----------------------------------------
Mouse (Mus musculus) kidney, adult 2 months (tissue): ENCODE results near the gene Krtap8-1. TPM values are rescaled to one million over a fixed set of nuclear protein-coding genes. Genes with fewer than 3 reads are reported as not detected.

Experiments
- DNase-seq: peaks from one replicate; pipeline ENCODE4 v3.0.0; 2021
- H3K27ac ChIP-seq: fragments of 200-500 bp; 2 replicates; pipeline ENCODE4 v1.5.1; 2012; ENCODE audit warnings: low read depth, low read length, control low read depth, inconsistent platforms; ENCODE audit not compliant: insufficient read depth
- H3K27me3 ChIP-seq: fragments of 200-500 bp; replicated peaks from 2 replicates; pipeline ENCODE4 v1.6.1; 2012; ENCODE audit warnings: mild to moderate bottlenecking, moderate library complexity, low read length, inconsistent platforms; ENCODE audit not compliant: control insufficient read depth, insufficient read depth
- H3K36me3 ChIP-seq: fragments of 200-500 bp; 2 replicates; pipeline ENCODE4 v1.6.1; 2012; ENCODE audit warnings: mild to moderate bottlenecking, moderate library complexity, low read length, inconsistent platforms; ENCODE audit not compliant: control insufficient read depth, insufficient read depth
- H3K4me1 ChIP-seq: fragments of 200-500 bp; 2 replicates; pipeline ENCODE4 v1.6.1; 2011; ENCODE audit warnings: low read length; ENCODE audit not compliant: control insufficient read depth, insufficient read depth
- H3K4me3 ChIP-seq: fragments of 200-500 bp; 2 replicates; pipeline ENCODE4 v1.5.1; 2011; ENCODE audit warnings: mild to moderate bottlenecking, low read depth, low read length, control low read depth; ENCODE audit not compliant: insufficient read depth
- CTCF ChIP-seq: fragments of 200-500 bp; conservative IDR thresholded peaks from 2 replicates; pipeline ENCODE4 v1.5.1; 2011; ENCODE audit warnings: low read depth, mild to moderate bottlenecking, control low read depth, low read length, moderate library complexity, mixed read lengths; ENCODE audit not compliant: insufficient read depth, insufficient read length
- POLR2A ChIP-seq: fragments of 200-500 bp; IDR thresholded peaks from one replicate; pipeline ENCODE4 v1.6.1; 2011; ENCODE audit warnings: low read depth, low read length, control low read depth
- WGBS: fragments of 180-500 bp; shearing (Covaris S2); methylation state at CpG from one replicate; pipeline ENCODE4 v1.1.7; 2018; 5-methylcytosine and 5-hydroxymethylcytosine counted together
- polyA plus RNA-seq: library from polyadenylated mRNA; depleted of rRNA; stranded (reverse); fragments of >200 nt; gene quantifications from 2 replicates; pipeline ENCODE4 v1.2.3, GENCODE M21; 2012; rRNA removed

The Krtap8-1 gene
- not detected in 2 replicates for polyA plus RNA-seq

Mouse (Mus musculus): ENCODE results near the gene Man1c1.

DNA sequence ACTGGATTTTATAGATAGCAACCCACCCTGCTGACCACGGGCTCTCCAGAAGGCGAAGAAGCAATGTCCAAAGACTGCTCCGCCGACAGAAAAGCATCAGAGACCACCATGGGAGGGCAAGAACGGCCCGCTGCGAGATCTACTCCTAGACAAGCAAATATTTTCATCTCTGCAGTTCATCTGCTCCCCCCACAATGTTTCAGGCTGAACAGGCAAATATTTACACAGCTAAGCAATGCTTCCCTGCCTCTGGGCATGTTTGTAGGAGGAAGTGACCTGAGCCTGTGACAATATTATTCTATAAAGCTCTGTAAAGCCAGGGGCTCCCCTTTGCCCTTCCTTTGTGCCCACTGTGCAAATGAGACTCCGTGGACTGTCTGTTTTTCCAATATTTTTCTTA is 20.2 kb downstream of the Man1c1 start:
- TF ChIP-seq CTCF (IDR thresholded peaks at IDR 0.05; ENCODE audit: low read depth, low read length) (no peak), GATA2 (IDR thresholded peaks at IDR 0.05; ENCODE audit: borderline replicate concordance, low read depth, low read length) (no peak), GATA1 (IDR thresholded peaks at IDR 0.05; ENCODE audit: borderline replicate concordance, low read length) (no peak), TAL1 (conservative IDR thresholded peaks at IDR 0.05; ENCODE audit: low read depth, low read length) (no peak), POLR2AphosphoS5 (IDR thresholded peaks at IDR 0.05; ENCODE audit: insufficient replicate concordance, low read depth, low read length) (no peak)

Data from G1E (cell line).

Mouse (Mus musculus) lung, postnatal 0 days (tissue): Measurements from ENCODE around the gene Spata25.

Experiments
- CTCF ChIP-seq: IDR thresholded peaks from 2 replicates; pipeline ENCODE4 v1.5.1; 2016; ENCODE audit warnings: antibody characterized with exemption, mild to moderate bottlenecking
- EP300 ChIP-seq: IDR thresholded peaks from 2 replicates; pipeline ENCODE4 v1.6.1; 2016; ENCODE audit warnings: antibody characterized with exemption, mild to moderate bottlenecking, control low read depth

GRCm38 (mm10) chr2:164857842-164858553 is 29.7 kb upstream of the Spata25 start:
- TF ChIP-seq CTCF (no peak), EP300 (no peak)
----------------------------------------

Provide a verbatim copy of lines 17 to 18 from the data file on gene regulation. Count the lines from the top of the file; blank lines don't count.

- TF ChIP-seq CTCF (IDR thresholded peaks at IDR 0.05; ENCODE audit: low read depth, low read length) (no peak), GATA2 (IDR thresholded peaks at IDR 0.05; ENCODE audit: borderline replicate concordance, low read depth, low read length) (no peak), GATA1 (IDR thresholded peaks at IDR 0.05; ENCODE audit: borderline replicate concordance, low read length) (no peak), TAL1 (conservative IDR thresholded peaks at IDR 0.05; ENCODE audit: low read depth, low read length) (no peak), POLR2AphosphoS5 (IDR thresholded peaks at IDR 0.05; ENCODE audit: insufficient replicate concordance, low read depth, low read length) (no peak)

Data from G1E (cell line).